Protect remaining roadless areas

There is ample evidence for the negative impacts of transport infrastructure and traffic on biodiversity. With wise planning and adequate mitigation, some of these impacts can be avoided, some can be minimised, while others may be compensated for.

Nevertheless, some destructive impact always resides – and it is hence only logical to demand that certain areas must remain roadless, i.e., remain void of any infrastructure development. Areas that still lack roads or railroads, power lines or other technical intrusion, possess specific qualities that have been lost elsewhere and that may provide ecosystem services significant for sustainable development and conservation of biodiversity.

Thus, IENE calls for explicit consideration of roadlessness as a conservation target in national and European policy and legislation. The following declaration has been approved by the participants of the IENE 2014 international conference.

Download IENE 2014 Declaration (pdf) or read the full declaration below.


Malmö, Sept. 18, 2014

IENE 2014 Declaration:

Protect remaining roadless areas


We, the participants of the IENE 2014 International Conference on Ecology and Transportation, acknowledge that:

  • the mobility of people and goods is important for economic development; transportation facilities such as roads, railroads and canals bring benefit to people and are essential components of present-day human societies,
  • transportation infrastructure with its associated traffic exerts substantial pressures on biodiversity that extend far from individual transportation corridors and may interact and even accumulate at network level,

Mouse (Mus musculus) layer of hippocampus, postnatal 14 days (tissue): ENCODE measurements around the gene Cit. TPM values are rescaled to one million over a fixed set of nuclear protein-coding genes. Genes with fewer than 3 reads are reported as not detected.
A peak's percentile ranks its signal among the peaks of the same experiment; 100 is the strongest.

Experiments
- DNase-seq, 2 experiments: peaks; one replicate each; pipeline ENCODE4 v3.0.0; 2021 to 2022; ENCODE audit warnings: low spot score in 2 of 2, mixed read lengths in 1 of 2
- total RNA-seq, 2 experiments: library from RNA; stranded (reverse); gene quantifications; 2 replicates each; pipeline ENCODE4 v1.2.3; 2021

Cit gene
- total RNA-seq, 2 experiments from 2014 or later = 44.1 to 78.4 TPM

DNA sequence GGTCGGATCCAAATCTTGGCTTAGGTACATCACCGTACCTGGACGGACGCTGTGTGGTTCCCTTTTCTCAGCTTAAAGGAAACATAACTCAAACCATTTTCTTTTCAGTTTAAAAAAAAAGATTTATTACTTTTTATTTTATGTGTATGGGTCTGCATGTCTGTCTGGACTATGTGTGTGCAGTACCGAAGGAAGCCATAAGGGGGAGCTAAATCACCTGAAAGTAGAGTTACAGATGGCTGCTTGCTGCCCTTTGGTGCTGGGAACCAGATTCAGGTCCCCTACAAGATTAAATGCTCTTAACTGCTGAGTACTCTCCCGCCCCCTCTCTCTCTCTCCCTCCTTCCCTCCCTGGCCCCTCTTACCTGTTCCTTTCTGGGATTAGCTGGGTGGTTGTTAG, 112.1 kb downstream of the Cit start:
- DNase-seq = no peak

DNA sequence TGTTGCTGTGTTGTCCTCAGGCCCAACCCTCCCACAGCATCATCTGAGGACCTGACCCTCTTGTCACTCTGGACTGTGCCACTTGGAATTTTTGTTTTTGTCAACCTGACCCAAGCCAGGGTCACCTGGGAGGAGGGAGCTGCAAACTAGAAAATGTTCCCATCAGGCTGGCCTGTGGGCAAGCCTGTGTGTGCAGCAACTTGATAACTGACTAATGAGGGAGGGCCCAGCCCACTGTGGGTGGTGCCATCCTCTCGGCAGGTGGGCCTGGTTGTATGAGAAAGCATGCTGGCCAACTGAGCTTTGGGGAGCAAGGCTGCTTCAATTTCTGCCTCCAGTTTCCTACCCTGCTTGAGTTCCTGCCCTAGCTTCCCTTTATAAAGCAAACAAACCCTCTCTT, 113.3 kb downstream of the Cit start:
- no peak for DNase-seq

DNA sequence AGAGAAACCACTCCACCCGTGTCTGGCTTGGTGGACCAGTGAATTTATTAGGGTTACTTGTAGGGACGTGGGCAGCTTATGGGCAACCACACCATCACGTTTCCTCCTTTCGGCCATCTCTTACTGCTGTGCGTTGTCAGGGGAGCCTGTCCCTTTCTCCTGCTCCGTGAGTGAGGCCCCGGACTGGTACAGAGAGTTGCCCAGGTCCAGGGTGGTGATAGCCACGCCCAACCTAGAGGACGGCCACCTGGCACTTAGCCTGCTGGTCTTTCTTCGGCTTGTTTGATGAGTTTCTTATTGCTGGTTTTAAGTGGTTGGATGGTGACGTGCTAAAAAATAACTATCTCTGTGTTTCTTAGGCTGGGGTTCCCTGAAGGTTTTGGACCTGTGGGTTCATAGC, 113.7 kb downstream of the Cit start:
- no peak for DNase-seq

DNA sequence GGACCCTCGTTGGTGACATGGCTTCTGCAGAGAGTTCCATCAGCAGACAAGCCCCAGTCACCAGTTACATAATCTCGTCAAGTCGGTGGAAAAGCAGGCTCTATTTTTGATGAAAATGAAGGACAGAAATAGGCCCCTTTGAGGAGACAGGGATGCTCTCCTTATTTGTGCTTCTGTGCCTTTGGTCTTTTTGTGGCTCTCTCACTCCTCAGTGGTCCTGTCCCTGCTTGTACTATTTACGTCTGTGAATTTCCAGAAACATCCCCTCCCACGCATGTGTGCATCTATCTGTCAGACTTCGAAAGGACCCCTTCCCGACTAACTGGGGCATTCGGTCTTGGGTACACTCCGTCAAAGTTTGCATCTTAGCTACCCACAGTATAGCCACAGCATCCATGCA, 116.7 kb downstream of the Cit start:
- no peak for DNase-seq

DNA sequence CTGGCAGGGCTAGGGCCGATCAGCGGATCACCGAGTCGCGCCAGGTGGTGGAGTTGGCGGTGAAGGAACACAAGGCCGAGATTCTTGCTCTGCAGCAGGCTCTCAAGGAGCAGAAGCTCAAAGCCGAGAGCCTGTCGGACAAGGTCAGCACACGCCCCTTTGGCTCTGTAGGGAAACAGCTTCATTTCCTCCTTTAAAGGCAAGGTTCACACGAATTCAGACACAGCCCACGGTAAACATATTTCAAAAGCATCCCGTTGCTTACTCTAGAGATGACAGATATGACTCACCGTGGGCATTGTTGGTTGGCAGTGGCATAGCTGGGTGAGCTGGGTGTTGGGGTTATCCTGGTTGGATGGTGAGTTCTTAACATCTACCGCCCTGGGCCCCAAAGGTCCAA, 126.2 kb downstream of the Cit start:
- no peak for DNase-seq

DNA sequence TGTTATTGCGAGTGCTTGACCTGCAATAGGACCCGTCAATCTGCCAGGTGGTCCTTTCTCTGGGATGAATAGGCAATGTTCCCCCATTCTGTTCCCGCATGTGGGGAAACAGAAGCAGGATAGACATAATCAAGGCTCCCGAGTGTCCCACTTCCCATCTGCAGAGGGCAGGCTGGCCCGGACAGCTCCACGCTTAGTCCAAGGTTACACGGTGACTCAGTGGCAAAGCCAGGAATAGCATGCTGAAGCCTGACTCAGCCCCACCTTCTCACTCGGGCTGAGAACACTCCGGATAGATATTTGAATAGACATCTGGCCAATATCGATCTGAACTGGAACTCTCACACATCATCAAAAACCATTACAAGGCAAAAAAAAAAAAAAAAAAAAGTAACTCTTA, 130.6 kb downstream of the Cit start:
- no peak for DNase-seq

• even minor infrastructure is of significance as it prepares for exploitation of natural resources and secondary development,
  • the detrimental environmental impacts of traffic and transportation infrastructure can only in part be mitigated effectively, but not entirely avoided.

Roadless areas (RLA) are of particular importance for biodiversity conservation, because they:

  • are the least disturbed natural areas in the world,
  • are characterized by high ecological value, integrity and connectivity,
  • act as refuges for native and endangered wild animals and plants,
  • provide vital ecosystem services such as clean water and air, opportunities for recreation, and protection against pests and invasive species,
  • are more resistant to and resilient from catastrophic events,
  • help species to adapt to new conditions created by climate and landscape change.

Thus, roadless areas far exceed roaded areas in the ecological benefits they provide. Europe has been fragmented by transportation infrastructure for a long time. Accordingly, preserving the continent’s last remaining roadless areas will significantly contribute to prevent further loss of biodiversity. Preserving roadless areas is hence necessary for reaching the UN Aichi strategic goals and EU biodiversity targets.

Therefore we, the participants of the IENE 2014 International Conference, call for a pan-European strategy to protect roadless areas.

We urge that such areas are given a stronger conservation status in policy, planning and practice, both nationally and internationally, by:

  • mapping and monitoring roadless areas at national as well as European level,
  • incorporating roadless areas explicitly as conservation targets in national and European policy and legislation,
  • avoiding infrastructure development in roadless areas,
  • identifying areas of particular value for restoration as roadless areas,
  • regularly monitor and evaluate the efforts to protect roadless areas,
  • re-creating roadless areas by means of road closure and removal.

The IENE 2014 International Conference has highlighted the ecological and social benefits of roadless areas, outlined solutions for how transportation infrastructure can be developed without compromising these benefits, and shown that the transport sector is able and willing to contribute substantially to implementing these solutions.


This page was last updated: December 5, 2016